Saturday Morning Murder

Gur, Batya. The Saturday Morning Murder: a Psychological Case. Translated by Dalya Bilu. New York: Harper Collins, 1992.

Reason read: March is supposedly the best time to visit Israel. Also, the murder in Saturday Morning Murder takes place in March.

The story begins early one Saturday morning. Shlomo Gold arrives at the Jerusalem Psychoanalytic Institute to find the dead body of senior analyst Eva Neidorf. Although she was about to give a much anticipated lecture, someone has murdered her with a single gunshot to the head. So begins The Saturday Morning Murder: a Psychological Case, Gur’s first make-you-think fictional thriller starring Chief Inspector Michael Ohayon. [Note: Gur published a collection of essays in Hebrew two year before this translated publication.] Since this is our first introduction to the Inspector, Gur builds Ohayon’s personality with much detail. Early on we learn he is a heavy smoker and doesn’t like talking to the press. He drinks his coffee like an addict and takes it with sugar. He has no problem remembering names, hates to be unshaven and drives a Renault. He is a thirty-nine year old father and has been divorced for eight years. He is involved with a married woman and wanted to get a doctorate at Cambridge. But, back to the review. Gur builds this mystery through the characters she introduced. Don’t worry about trying to remember them all. Gur tries to throw you off the scent by making you think any of them could be the killer. When the whole story is finally revealed it isn’t this big out-of-left-field moment. If you are paying attention you definitely can see it coming. Despite the transparency, this was a great read.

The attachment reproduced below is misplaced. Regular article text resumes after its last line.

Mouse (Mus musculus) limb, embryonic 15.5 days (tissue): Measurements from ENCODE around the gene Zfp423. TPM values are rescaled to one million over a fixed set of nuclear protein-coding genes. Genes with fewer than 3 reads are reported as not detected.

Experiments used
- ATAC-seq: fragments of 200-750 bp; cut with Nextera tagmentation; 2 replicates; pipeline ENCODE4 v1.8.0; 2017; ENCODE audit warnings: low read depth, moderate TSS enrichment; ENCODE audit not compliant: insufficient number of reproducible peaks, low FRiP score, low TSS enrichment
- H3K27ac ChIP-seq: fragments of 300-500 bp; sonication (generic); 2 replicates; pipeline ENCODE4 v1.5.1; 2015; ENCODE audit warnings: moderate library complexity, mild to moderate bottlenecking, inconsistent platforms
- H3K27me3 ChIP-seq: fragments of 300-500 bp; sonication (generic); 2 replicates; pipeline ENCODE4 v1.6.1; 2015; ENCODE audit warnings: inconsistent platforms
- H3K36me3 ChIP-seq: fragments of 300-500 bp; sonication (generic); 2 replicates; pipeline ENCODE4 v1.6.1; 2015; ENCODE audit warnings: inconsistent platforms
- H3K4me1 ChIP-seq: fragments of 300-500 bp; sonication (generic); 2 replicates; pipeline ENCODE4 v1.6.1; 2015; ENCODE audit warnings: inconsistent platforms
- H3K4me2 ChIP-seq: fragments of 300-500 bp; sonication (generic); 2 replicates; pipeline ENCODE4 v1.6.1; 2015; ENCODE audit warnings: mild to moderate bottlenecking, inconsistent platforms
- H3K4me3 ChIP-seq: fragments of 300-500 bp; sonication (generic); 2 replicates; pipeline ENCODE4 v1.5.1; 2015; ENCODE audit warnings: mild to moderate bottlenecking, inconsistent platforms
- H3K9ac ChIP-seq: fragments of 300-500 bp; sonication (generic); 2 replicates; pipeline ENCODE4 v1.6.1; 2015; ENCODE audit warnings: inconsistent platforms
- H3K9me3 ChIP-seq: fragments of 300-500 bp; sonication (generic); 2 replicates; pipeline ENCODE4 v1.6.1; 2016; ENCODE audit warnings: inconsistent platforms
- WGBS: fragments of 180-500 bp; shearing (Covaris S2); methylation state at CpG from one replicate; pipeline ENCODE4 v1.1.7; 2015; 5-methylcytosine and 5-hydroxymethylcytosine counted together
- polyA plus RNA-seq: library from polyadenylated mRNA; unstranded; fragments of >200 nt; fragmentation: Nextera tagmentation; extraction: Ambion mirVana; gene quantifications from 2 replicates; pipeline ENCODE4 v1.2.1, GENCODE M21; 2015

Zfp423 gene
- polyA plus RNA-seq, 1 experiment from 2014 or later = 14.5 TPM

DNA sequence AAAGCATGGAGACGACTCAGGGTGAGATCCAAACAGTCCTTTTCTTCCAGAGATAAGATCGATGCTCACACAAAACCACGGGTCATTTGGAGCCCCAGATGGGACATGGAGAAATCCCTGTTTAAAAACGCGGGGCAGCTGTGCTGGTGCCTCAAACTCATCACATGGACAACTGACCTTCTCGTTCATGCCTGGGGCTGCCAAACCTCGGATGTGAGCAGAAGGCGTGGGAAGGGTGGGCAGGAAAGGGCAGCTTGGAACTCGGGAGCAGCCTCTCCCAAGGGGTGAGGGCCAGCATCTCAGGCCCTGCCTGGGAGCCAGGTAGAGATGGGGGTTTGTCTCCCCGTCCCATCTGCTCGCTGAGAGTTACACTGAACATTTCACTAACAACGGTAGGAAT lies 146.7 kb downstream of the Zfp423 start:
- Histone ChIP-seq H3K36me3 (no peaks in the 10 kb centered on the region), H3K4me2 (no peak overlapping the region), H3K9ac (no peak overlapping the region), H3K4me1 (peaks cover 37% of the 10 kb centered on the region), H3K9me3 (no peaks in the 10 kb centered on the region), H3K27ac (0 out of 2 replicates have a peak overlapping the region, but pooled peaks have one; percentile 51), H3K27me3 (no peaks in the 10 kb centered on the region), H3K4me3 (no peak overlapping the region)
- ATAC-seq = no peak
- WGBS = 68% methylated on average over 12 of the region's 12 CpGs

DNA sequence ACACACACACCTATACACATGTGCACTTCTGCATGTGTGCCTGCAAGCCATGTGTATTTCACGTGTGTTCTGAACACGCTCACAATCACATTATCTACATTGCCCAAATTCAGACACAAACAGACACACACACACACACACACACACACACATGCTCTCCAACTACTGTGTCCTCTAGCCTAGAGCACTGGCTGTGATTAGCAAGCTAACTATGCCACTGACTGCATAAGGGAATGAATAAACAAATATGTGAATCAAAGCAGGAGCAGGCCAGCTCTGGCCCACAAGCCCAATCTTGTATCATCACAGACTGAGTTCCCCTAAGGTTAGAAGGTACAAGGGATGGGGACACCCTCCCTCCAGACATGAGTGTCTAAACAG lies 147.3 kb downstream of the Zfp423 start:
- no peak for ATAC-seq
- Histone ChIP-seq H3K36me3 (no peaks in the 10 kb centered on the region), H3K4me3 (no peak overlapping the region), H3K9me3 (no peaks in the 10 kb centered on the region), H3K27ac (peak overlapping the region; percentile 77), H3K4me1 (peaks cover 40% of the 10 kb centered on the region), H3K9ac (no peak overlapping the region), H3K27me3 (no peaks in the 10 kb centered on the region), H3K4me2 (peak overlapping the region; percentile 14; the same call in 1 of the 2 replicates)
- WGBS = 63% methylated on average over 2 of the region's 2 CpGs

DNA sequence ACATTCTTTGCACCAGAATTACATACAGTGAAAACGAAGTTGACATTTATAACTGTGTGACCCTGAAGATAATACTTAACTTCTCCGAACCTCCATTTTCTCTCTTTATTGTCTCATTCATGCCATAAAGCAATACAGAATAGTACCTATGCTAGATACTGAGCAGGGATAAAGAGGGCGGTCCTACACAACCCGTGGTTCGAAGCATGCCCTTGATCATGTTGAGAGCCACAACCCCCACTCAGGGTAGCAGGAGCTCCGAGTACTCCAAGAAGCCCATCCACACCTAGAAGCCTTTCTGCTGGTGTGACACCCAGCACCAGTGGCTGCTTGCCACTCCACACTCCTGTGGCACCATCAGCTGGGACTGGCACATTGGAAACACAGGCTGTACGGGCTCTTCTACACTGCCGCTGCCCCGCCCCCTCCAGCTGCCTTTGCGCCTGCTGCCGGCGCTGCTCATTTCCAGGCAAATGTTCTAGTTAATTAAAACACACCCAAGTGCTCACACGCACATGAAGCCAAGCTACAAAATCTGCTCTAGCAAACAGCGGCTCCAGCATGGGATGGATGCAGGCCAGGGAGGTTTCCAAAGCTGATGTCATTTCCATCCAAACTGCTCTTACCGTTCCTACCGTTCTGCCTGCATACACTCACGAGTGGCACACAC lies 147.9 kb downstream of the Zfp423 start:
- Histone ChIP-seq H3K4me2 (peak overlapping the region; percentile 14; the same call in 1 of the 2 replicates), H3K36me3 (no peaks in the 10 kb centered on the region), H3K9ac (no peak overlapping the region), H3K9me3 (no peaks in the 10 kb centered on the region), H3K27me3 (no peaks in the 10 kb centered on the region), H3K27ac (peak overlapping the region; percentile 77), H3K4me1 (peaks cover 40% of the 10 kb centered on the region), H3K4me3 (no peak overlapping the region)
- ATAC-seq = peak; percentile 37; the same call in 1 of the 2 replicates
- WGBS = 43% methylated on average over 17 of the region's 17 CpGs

Author fact: Gur died in 2005.

Book trivia: I would have recommended a second editor to take a look at Saturday Morning Murder. There were a bunch of typos and other mistakes throughout the book. I should note that these mistakes did not in any way detract from the story!

BookLust Twist: from More Book Lust in the chapter “Crime is a Globetrotter: Israel” (p 61). Note: Pearl lists them out of order. I read the last published vbook Bethlehem Road Murder first.

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